Here in Panama there is plently of news, on TV, radio and newspapers. On the island we only get radio, and while we enjoy listening to the local radio most of the time, listening to news is hard because it is fast spanish without context clues to help with changes in subject. What I end up hearing is ¨blah blah hoy blah blah blah presidente Bush blah ba blah¨ Or simular experiences where the recognisable word is Estados Unidos, Chicago, California, or insert some other single word. Just enough to know that something noteworthy enought to make world news but not enough to know what it was.
As a result of this we felt totally out of touch with everything in the world. How DID Putin go from questionable to be Time´s man of the year anyway? Who is still in the running for the presidential primaries? All a mystery to me.
Sheer dumb luck put us into a conversation with a volunteer who wanted to sell a very nice used radio. So for Christmas we asked for help funding a World Band radio purchase. Thank you to Grandma Cropper for sending the funds to allow the purchase...you got a great deal. (Anyone else who sent us radio money...don´t worry...I will likely use it to further my mola collection. That will also make me very happy.) So we are now the proud owners of a Grundig Yacht Boy 400E radio...I think that we are the 3rd PCVs to use it and it is a nice radio.
World Band Radio is also called SW, short wave radio, Single side band...well, a ham radio operator would correct me with a long thesis on what each of those really means, but all that really matters is that they are things that I can now hear that you don´t hear with an AM/FM radio. SW radio is different from AM/FM in many ways:
1. You hear things from all over the world. We have heard prgrams from: the Netherlands, Prague, England, Germany, Japan, China, South Africa, Equador, India, Argentina, Cuba, Iran, the USA, and others. We have heard languages that we can´t identify and some great world music. We have heard China broadcasting news in Spanish (that is a fun accent). Each broadcaster has a target audience, but sometimes the conditions are right for the signal to carry much farther than intended.
2. Reception depends on time of day and atmosperic conditions. SW radio comes in clearest the 2 hours before sunset...whatever time that is locally, until midnight. Also the 2 hours before and after dawn can be good. Reception is often staticy and sometimes includes funny alien sounding noises. Sometimes the volume changes as the signal clarity changes. But hey, it is worth it for some english language news.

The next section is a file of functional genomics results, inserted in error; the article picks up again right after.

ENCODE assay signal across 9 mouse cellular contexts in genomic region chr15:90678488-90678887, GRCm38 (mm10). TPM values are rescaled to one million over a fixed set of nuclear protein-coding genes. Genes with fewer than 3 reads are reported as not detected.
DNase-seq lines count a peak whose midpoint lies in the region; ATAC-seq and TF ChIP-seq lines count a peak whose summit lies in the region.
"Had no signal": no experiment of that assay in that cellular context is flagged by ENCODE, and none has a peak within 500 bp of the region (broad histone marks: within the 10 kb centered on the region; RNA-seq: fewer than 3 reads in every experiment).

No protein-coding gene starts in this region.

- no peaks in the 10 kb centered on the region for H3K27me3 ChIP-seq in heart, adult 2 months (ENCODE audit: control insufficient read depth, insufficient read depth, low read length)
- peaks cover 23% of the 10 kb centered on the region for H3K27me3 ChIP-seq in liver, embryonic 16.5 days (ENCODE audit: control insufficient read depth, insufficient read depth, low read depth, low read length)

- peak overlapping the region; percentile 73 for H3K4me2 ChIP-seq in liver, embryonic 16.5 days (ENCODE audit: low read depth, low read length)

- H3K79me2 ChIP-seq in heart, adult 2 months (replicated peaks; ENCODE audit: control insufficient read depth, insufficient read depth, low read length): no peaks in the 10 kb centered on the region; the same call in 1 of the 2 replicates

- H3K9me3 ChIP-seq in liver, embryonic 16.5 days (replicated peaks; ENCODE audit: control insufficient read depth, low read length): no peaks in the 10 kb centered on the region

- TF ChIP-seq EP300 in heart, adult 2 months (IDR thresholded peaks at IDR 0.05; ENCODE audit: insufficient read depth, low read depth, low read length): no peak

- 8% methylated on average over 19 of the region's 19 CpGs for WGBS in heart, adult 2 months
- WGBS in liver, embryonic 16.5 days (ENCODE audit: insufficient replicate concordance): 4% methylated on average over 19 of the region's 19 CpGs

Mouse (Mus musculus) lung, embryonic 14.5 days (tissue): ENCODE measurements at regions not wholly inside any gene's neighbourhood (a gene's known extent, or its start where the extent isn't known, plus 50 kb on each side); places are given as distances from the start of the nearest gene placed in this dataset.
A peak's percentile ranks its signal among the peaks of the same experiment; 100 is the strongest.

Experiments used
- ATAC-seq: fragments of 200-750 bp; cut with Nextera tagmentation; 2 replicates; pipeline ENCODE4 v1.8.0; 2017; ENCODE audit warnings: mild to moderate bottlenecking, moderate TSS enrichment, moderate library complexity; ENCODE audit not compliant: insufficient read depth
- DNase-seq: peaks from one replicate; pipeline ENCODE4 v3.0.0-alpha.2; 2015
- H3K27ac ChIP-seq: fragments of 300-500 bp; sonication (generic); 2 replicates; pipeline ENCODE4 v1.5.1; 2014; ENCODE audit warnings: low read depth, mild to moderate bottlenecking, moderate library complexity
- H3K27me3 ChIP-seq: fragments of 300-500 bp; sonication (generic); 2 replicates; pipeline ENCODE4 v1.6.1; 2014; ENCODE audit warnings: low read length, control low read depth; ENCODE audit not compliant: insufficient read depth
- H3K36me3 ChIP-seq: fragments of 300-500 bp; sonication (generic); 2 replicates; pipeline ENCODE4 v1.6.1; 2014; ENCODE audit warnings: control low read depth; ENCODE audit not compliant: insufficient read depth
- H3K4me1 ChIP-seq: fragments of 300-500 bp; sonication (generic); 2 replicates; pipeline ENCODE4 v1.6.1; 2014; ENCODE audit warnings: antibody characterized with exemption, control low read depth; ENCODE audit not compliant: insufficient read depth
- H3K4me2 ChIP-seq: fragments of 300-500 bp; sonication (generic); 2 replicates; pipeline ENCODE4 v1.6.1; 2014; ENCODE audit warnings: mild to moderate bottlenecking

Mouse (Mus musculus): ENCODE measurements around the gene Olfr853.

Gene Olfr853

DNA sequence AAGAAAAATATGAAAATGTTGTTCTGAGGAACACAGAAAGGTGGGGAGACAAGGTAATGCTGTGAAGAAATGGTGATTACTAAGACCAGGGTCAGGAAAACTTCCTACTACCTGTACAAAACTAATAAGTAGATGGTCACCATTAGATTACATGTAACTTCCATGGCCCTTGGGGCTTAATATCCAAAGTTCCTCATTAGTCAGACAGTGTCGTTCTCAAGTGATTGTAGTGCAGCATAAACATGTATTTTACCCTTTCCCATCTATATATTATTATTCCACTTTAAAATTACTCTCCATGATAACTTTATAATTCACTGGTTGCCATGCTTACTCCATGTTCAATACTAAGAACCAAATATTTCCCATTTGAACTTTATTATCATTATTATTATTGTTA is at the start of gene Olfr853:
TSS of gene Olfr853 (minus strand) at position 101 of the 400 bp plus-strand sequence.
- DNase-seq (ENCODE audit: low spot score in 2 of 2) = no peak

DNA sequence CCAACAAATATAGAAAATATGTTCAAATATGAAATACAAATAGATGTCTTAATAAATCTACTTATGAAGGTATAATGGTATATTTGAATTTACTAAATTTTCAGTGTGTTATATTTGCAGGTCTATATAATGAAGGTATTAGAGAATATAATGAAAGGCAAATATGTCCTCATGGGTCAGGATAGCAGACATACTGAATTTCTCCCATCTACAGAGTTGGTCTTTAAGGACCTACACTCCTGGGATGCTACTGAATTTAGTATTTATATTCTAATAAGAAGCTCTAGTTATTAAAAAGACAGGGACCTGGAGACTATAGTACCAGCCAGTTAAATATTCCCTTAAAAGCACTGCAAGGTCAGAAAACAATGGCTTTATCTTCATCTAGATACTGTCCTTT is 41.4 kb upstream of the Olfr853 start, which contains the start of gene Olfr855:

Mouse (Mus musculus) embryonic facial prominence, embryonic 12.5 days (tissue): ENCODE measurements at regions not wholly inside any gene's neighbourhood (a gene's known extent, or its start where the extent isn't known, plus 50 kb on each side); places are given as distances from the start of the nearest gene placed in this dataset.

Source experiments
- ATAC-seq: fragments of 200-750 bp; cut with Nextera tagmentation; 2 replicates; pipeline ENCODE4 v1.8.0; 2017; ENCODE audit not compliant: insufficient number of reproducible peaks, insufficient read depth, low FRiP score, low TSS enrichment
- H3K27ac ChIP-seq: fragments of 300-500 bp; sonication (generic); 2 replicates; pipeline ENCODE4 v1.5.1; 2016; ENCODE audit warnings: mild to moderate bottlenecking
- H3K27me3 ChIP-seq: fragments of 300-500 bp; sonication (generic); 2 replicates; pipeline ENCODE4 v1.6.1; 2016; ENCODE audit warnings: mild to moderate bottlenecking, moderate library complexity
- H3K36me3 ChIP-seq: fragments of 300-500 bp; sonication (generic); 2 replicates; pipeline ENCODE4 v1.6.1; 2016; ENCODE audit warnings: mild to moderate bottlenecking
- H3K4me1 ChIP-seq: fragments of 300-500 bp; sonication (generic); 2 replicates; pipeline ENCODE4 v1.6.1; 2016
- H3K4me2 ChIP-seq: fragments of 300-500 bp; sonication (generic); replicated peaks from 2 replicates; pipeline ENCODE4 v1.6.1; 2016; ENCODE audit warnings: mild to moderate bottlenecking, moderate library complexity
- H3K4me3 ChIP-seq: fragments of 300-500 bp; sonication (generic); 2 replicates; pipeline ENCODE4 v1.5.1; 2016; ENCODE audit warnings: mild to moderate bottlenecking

3. Program times and channels can vary seasonally and by day of the week. Where there is static now on a frequency may be a show that starts on the hour. Broadcasters each have their own schedule and may broadcast for just part of a day. For example the United Nations has a broadcast that lasts for just 15 minutes. Broadcasters even switch frequencies over the course of the day. This means in an evening of listening you may have to seek a new channel several times. All that channel surfing means you run into fun and strange things. It is kind of like watching cable if you had 1000s of channels and each only broadcast for 3 hours a day...you sometimes get lucky and sometimes not.
I still haven´t heard enough news to know what is really going on in the States (most of what is being broadcast out of the states is religion or is aimed at other parts of the globe and thus hard for us to pick up). But at least we are hearing world news: So you all hit $90 a barrel with oil...glad I am not buying gas these days. I recommend that you think about driving a veggie car like my mom :) (she says my car is running fine!)
If you are interested in trying out world band radio I would suggest trying it out before you spend a lot of money on a radio. There are inexpensive radios out there, but they say you get what you pay for. It can be very rewarding some nights, and very frustrating others.
Overall a night of listening to the world is a very good way to get connected to life outside our island. It is hard to explain just how much fun it is to hear African drumming, Spanish with a Chinese accent, Cuban radio playing Martina McBride singing Christmas Carols, or All India radio giving the cricket scores all brought to you by sheer luck and a little radio.